Scott Almquist fired a 68 on Saturday at the Country Club of Detroit without the benefit of a practice round. (Jeff Haynes/USGA)
Scott Almquist may have a new outlook on the value of a practice round. With Friday afternoon’s thunderstorm that dumped a little more than 1¼ inches of rain at the Country Club of Detroit, the 56-year-old from Wallace, Idaho, didn’t get much of a look at the venue hosting the 66th U.S. Senior Amateur Championship.
“I got to play one hole and they called it,” said Almquist. “So I was kind of blind all day, which maybe was good for me.”
Despite a few misreads, Almquist, who is competing in his first USGA championship since the 2010 U.S. Mid-Amateur, carded a 4-under-par 68 to share the first-round lead on a hot and muggy Saturday when temperatures reached into the low 90s with a Heat Index as high as 99.
, of Reading, Pa., the 2015 U.S. Senior Amateur champion, and Jeff Knox, of Augusta, Ga., also fired 68s, the latter a bogey-free performance.
Six players finished at 3-under 69, including 1996 U.S. Amateur Public Links champion Tim Hogarth, of Northridge, Calif., 2013 U.S. Mid-Amateur champion Michael McCoy, of Des Moines, Iowa, and 2019 U.S. Senior Amateur runner-up Roger Newsom, of Virginia Beach, Va. The group at 2-under 69 included 1997 U.S. Mid-Amateur champion Ken Bakst, of Baiting Hollow, N.Y. Overall, 22 players broke par in Round 1.
Starting on No. 10, Almquist got off to a blistering start with birdies on Nos. 10, 13, 15 and 18 before coming home in even-par 36. His lone bogey was on the 186-yard, par-3 fifth hole.
“I hit the ball good today,” said Almquist. “I only missed one fairway and two greens, so pretty easy day.”
Knox, who hasn’t teed it up in a USGA championship since the 2013 U.S. Mid-Amateur, went out in 4-under 32 before making 10 consecutive pars to finish his round. Two solid par putts on the Country Club of Detroit’s second nine at 12 and 16 kept the momentum going. He rolled in a 15-foot birdie on No. 1, two-putted the par-5 third, holed a downhill, left-to-right breaking putt from 20 feet on No. 7 and another 20-footer on eight.
“I had it rolling [on the first nine,” said Knox, a two-time Georgia State Mid-Amateur champion (2008, 2009) and the winner of the 2016 Crump Cup at Pine Valley. “My game hasn’t changed much in the last 20-25 years. I just haven’t played as many other tournaments as some of these other guys. But I still enjoy the competition.”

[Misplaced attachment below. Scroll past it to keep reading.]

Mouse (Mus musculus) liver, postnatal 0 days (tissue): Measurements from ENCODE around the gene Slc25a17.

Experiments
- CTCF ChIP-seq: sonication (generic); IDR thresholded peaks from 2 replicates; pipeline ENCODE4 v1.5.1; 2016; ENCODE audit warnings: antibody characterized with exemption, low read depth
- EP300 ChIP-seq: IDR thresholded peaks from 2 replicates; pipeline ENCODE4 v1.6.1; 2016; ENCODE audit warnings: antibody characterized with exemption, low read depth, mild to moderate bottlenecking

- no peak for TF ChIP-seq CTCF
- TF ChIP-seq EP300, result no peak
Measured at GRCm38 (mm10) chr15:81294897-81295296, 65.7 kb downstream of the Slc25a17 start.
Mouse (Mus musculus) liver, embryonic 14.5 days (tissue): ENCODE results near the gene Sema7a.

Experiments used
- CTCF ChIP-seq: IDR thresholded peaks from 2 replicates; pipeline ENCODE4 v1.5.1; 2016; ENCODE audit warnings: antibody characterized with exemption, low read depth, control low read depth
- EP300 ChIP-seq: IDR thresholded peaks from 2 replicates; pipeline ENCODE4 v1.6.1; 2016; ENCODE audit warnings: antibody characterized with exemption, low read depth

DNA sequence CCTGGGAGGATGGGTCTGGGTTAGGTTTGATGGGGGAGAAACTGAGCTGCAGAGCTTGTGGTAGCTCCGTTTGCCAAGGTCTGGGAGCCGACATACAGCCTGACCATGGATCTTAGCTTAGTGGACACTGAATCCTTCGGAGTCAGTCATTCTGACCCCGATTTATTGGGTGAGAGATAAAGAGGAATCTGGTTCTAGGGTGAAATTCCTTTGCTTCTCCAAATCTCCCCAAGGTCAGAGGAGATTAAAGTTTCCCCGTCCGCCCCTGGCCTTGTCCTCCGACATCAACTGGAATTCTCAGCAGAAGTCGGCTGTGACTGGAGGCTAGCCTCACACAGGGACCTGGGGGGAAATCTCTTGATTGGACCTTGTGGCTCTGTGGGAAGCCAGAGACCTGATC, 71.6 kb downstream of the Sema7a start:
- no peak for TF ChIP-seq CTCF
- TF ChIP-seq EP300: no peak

Lutz, who was paired with Newsom and Knox (the group combined to shoot 10 under par), closed out his day with birdies on Nos. 17 and 18 after bogeys on 12 and 14 had pushed him back to 2 under for the round.
“I’m going to try and keep my head down and pray for the best,” said Lutz of his mindset for Sunday’s second and final round of stroke play. “I hope there’s some carryover.”
The second round of stroke play begins at 7:20 a.m. on Sunday, after which the low 64 scorers advance to match play, which begins on Monday. Should a playoff be necessary to determine the final spots in the match-play bracket, it would take place on Monday morning.
On-site alternate Donald Burns, of Jamesville, N.Y, had only a few minutes to get ready for Round 1 after Eddie Pimentel failed to show for his scheduled 12:50 p.m. tee time. Burns, the first alternate from the Rochester, N.Y., qualifier, proceeded to card a 74. He arrived on property at 6:15 a.m., but after briefly warming up in the morning, he didn’t hit a shot for several hours until being called to the first tee.
Paul Simson’s bid to make match play for a 14th time in this championship is in serious jeopardy after the two-time champion carded a 6-over 78. The 70-year-old Raleigh, N.C., resident owns a 34-10 match-play record in the U.S. Senior Amateur and is 13-0 in the Round of 64.
Defending champion Bob Royak, of Alpharetta, Ga., opened with an even-par 72.
The U.S. Senior Amateur gives players the option to walk or ride. The few players who choose to walk employ the services of a caddie. But Tim Hogarth chose to walk and carry his own bag, something he often does at amateur events.
Tore Carlson, of Katonah, N.Y., a national member of the Country Club of Detroit, carded a 77.
To commemorate Arnold Palmer’s 1954 U.S. Amateur victory at the Country Club of Detroit, his replica Havermeyer Trophy was brought up from Orlando, Fla., by Winnie and Arnold Palmer Foundation board member and former USGA Museum staffer David Normoyle. Each player also received a letter from Palmer’s daughter, Amy Saunders, and a replica of Palmer’s player badge from the 1954 U.S. Amateur.